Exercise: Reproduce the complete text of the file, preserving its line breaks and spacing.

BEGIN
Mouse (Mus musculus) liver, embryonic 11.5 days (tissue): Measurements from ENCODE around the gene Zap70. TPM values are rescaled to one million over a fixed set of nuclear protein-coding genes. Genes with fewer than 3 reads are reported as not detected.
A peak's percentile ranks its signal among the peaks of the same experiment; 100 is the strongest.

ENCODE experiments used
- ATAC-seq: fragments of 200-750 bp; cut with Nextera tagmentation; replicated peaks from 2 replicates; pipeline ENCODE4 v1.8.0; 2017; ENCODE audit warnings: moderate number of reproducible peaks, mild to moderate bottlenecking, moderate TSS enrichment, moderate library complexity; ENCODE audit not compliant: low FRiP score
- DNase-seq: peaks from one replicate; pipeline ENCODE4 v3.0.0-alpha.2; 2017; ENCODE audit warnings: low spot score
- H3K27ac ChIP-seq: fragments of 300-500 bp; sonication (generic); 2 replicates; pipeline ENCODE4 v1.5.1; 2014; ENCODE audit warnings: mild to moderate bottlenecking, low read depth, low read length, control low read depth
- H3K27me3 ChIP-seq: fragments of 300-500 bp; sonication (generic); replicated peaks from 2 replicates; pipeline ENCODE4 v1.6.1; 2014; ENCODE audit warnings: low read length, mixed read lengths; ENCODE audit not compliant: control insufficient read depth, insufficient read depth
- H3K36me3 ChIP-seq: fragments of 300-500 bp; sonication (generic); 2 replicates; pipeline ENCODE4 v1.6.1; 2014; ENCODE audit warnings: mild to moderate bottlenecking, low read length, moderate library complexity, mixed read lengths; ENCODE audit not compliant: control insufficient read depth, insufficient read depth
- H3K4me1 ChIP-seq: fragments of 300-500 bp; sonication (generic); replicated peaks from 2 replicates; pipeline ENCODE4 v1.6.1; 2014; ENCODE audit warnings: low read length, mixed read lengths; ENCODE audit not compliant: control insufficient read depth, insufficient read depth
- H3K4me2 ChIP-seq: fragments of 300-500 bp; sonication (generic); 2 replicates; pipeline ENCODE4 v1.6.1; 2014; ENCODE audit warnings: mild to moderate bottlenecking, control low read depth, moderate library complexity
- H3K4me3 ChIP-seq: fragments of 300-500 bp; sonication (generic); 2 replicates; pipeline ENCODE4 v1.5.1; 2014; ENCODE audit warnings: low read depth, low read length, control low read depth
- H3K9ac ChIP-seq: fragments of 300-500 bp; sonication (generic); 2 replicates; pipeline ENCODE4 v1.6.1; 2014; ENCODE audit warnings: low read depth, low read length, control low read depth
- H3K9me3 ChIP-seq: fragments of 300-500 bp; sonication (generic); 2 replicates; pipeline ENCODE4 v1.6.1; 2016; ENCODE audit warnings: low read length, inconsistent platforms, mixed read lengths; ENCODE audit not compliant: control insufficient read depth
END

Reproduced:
Mouse (Mus musculus) liver, embryonic 11.5 days (tissue): Measurements from ENCODE around the gene Zap70. TPM values are rescaled to one million over a fixed set of nuclear protein-coding genes. Genes with fewer than 3 reads are reported as not detected.
A peak's percentile ranks its signal among the peaks of the same experiment; 100 is the strongest.

ENCODE experiments used
- ATAC-seq: fragments of 200-750 bp; cut with Nextera tagmentation; replicated peaks from 2 replicates; pipeline ENCODE4 v1.8.0; 2017; ENCODE audit warnings: moderate number of reproducible peaks, mild to moderate bottlenecking, moderate TSS enrichment, moderate library complexity; ENCODE audit not compliant: low FRiP score
- DNase-seq: peaks from one replicate; pipeline ENCODE4 v3.0.0-alpha.2; 2017; ENCODE audit warnings: low spot score
- H3K27ac ChIP-seq: fragments of 300-500 bp; sonication (generic); 2 replicates; pipeline ENCODE4 v1.5.1; 2014; ENCODE audit warnings: mild to moderate bottlenecking, low read depth, low read length, control low read depth
- H3K27me3 ChIP-seq: fragments of 300-500 bp; sonication (generic); replicated peaks from 2 replicates; pipeline ENCODE4 v1.6.1; 2014; ENCODE audit warnings: low read length, mixed read lengths; ENCODE audit not compliant: control insufficient read depth, insufficient read depth
- H3K36me3 ChIP-seq: fragments of 300-500 bp; sonication (generic); 2 replicates; pipeline ENCODE4 v1.6.1; 2014; ENCODE audit warnings: mild to moderate bottlenecking, low read length, moderate library complexity, mixed read lengths; ENCODE audit not compliant: control insufficient read depth, insufficient read depth
- H3K4me1 ChIP-seq: fragments of 300-500 bp; sonication (generic); replicated peaks from 2 replicates; pipeline ENCODE4 v1.6.1; 2014; ENCODE audit warnings: low read length, mixed read lengths; ENCODE audit not compliant: control insufficient read depth, insufficient read depth
- H3K4me2 ChIP-seq: fragments of 300-500 bp; sonication (generic); 2 replicates; pipeline ENCODE4 v1.6.1; 2014; ENCODE audit warnings: mild to moderate bottlenecking, control low read depth, moderate library complexity
- H3K4me3 ChIP-seq: fragments of 300-500 bp; sonication (generic); 2 replicates; pipeline ENCODE4 v1.5.1; 2014; ENCODE audit warnings: low read depth, low read length, control low read depth
- H3K9ac ChIP-seq: fragments of 300-500 bp; sonication (generic); 2 replicates; pipeline ENCODE4 v1.6.1; 2014; ENCODE audit warnings: low read depth, low read length, control low read depth
- H3K9me3 ChIP-seq: fragments of 300-500 bp; sonication (generic); 2 replicates; pipeline ENCODE4 v1.6.1; 2016; ENCODE audit warnings: low read length, inconsistent platforms, mixed read lengths; ENCODE audit not compliant: control insufficient read depth